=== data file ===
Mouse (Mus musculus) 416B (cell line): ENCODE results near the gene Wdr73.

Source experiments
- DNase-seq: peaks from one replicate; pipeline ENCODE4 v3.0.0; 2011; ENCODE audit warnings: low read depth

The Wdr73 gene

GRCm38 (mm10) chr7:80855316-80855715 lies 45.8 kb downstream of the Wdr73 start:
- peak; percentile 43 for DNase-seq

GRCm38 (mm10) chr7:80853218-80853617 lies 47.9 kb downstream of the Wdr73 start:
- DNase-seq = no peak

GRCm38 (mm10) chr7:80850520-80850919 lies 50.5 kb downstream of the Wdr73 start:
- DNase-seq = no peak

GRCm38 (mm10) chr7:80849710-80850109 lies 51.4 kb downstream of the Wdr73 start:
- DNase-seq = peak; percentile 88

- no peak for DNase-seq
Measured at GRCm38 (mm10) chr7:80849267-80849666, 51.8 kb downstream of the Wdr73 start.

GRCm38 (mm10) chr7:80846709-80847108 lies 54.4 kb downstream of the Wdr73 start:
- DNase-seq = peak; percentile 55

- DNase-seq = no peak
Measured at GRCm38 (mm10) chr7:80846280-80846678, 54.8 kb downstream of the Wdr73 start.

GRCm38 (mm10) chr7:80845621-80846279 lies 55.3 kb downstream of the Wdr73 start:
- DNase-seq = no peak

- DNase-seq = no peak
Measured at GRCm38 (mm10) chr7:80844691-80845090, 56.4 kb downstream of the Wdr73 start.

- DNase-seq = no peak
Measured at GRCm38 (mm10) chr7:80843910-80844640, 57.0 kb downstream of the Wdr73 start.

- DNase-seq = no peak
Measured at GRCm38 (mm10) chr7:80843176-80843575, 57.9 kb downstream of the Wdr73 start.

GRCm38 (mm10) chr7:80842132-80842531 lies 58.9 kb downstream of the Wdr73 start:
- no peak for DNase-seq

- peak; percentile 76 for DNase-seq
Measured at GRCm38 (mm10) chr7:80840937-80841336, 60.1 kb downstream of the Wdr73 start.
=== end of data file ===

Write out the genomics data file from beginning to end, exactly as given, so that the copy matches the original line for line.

Mouse (Mus musculus) 416B (cell line): ENCODE results near the gene Wdr73.

Source experiments
- DNase-seq: peaks from one replicate; pipeline ENCODE4 v3.0.0; 2011; ENCODE audit warnings: low read depth

The Wdr73 gene

GRCm38 (mm10) chr7:80855316-80855715 lies 45.8 kb downstream of the Wdr73 start:
- peak; percentile 43 for DNase-seq

GRCm38 (mm10) chr7:80853218-80853617 lies 47.9 kb downstream of the Wdr73 start:
- DNase-seq = no peak

GRCm38 (mm10) chr7:80850520-80850919 lies 50.5 kb downstream of the Wdr73 start:
- DNase-seq = no peak

GRCm38 (mm10) chr7:80849710-80850109 lies 51.4 kb downstream of the Wdr73 start:
- DNase-seq = peak; percentile 88

- no peak for DNase-seq
Measured at GRCm38 (mm10) chr7:80849267-80849666, 51.8 kb downstream of the Wdr73 start.

GRCm38 (mm10) chr7:80846709-80847108 lies 54.4 kb downstream of the Wdr73 start:
- DNase-seq = peak; percentile 55

- DNase-seq = no peak
Measured at GRCm38 (mm10) chr7:80846280-80846678, 54.8 kb downstream of the Wdr73 start.

GRCm38 (mm10) chr7:80845621-80846279 lies 55.3 kb downstream of the Wdr73 start:
- DNase-seq = no peak

- DNase-seq = no peak
Measured at GRCm38 (mm10) chr7:80844691-80845090, 56.4 kb downstream of the Wdr73 start.

- DNase-seq = no peak
Measured at GRCm38 (mm10) chr7:80843910-80844640, 57.0 kb downstream of the Wdr73 start.

- DNase-seq = no peak
Measured at GRCm38 (mm10) chr7:80843176-80843575, 57.9 kb downstream of the Wdr73 start.

GRCm38 (mm10) chr7:80842132-80842531 lies 58.9 kb downstream of the Wdr73 start:
- no peak for DNase-seq

- peak; percentile 76 for DNase-seq
Measured at GRCm38 (mm10) chr7:80840937-80841336, 60.1 kb downstream of the Wdr73 start.